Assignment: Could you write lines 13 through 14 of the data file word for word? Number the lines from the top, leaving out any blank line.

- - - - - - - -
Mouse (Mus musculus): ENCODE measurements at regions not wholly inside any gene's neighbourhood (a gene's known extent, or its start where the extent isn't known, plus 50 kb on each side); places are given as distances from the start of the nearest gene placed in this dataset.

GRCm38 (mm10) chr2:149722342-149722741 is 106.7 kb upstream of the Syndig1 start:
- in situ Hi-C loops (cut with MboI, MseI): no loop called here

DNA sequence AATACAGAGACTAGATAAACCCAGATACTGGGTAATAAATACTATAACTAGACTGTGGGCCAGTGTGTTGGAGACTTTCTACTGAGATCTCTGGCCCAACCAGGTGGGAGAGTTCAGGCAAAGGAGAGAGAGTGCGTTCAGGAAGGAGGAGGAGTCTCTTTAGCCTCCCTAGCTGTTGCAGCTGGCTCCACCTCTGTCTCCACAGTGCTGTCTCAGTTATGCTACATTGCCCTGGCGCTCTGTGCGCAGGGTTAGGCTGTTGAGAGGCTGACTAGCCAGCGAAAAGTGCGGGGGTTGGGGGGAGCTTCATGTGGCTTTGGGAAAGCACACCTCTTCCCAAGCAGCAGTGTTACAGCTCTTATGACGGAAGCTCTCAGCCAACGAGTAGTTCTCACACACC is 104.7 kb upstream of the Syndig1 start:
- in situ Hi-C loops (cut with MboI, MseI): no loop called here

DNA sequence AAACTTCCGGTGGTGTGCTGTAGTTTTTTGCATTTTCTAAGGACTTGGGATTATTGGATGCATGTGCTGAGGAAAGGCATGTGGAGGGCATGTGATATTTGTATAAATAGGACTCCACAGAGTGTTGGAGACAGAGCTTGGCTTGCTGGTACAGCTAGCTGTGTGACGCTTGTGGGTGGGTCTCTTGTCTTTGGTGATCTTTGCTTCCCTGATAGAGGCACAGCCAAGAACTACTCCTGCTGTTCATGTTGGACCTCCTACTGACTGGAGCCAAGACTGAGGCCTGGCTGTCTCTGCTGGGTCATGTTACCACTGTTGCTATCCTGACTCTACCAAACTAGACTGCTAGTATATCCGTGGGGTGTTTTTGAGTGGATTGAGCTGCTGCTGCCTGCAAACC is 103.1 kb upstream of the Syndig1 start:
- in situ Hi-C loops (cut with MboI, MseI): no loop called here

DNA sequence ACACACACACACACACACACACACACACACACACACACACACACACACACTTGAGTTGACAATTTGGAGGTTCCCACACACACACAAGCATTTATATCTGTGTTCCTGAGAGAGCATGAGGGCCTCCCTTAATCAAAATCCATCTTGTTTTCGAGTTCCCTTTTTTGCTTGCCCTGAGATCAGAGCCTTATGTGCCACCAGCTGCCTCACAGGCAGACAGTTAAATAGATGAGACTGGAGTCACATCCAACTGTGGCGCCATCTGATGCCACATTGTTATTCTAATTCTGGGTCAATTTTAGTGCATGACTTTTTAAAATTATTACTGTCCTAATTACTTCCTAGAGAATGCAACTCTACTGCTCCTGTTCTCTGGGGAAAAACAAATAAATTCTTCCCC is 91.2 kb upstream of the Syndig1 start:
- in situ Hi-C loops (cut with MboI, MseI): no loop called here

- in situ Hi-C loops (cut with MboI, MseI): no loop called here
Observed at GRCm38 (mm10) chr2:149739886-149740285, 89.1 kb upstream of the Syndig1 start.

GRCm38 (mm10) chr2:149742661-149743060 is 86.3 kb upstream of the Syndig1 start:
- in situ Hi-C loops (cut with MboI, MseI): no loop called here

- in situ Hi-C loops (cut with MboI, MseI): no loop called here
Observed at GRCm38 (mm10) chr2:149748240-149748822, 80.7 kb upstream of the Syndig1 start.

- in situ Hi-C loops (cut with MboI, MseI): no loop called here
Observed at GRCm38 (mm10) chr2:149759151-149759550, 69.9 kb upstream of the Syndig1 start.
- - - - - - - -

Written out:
- in situ Hi-C loops (cut with MboI, MseI): no loop called here

- in situ Hi-C loops (cut with MboI, MseI): no loop called here